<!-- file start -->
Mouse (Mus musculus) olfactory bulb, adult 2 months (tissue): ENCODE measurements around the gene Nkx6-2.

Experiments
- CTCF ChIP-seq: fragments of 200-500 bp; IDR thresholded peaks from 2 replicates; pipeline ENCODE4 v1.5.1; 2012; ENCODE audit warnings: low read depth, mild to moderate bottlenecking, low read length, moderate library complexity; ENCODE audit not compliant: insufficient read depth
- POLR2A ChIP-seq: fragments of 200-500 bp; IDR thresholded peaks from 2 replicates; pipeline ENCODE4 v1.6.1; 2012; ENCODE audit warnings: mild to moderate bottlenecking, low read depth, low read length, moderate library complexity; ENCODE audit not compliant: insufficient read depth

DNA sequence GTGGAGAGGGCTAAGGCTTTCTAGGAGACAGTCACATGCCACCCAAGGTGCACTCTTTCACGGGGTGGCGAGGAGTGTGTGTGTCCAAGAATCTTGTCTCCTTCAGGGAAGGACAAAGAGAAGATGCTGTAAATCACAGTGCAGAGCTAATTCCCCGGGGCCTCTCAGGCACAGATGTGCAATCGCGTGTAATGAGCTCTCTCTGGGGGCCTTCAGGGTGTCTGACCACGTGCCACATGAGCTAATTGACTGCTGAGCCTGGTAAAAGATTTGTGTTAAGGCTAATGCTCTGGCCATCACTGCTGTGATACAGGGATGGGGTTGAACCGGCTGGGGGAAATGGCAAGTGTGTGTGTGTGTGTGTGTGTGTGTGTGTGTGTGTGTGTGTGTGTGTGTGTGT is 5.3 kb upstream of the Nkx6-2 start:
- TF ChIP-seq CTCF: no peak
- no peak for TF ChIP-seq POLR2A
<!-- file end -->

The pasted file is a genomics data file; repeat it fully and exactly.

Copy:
Mouse (Mus musculus) olfactory bulb, adult 2 months (tissue): ENCODE measurements around the gene Nkx6-2.

Experiments
- CTCF ChIP-seq: fragments of 200-500 bp; IDR thresholded peaks from 2 replicates; pipeline ENCODE4 v1.5.1; 2012; ENCODE audit warnings: low read depth, mild to moderate bottlenecking, low read length, moderate library complexity; ENCODE audit not compliant: insufficient read depth
- POLR2A ChIP-seq: fragments of 200-500 bp; IDR thresholded peaks from 2 replicates; pipeline ENCODE4 v1.6.1; 2012; ENCODE audit warnings: mild to moderate bottlenecking, low read depth, low read length, moderate library complexity; ENCODE audit not compliant: insufficient read depth

DNA sequence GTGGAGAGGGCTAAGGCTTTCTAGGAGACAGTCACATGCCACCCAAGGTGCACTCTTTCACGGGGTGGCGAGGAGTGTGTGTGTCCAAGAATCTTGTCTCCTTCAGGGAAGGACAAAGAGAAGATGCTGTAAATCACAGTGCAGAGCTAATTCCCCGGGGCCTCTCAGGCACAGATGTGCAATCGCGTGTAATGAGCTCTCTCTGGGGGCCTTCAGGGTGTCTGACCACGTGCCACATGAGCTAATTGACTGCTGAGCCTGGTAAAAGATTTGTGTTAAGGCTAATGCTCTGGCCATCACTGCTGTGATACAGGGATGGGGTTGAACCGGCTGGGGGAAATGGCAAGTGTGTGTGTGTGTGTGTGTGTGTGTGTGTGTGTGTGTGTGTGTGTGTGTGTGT is 5.3 kb upstream of the Nkx6-2 start:
- TF ChIP-seq CTCF: no peak
- no peak for TF ChIP-seq POLR2A